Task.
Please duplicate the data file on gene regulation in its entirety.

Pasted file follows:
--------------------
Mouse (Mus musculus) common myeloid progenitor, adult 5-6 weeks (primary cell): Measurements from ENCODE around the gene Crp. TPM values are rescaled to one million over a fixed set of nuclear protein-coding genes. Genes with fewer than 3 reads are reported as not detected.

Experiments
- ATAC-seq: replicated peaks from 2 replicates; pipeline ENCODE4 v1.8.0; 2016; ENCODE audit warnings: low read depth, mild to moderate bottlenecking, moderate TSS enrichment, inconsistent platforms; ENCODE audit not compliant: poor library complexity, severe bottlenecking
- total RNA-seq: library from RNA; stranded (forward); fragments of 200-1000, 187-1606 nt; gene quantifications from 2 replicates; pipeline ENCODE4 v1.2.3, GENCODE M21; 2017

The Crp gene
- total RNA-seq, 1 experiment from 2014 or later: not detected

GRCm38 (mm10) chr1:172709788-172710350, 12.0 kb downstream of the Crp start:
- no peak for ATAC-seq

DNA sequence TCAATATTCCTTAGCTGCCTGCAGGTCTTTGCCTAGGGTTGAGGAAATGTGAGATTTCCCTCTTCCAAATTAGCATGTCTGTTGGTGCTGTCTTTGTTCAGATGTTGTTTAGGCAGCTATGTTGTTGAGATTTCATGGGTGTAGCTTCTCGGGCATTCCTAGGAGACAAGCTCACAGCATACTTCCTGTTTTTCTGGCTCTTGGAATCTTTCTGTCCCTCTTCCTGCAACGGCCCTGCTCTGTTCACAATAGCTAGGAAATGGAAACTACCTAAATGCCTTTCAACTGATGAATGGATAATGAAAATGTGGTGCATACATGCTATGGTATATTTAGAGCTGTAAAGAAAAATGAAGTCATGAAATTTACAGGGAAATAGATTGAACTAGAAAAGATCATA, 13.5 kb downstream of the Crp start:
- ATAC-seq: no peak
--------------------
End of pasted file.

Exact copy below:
Mouse (Mus musculus) common myeloid progenitor, adult 5-6 weeks (primary cell): Measurements from ENCODE around the gene Crp. TPM values are rescaled to one million over a fixed set of nuclear protein-coding genes. Genes with fewer than 3 reads are reported as not detected.

Experiments
- ATAC-seq: replicated peaks from 2 replicates; pipeline ENCODE4 v1.8.0; 2016; ENCODE audit warnings: low read depth, mild to moderate bottlenecking, moderate TSS enrichment, inconsistent platforms; ENCODE audit not compliant: poor library complexity, severe bottlenecking
- total RNA-seq: library from RNA; stranded (forward); fragments of 200-1000, 187-1606 nt; gene quantifications from 2 replicates; pipeline ENCODE4 v1.2.3, GENCODE M21; 2017

The Crp gene
- total RNA-seq, 1 experiment from 2014 or later: not detected

GRCm38 (mm10) chr1:172709788-172710350, 12.0 kb downstream of the Crp start:
- no peak for ATAC-seq

DNA sequence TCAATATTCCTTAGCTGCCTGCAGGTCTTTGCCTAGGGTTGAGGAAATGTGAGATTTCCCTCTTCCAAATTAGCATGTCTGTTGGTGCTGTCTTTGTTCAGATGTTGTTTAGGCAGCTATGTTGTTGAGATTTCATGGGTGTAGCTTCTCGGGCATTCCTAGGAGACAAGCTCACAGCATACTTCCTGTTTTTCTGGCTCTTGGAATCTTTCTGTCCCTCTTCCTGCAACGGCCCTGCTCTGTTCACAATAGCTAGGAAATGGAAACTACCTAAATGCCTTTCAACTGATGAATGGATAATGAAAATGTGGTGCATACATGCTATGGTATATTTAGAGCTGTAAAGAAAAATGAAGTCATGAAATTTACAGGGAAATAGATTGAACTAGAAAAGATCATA, 13.5 kb downstream of the Crp start:
- ATAC-seq: no peak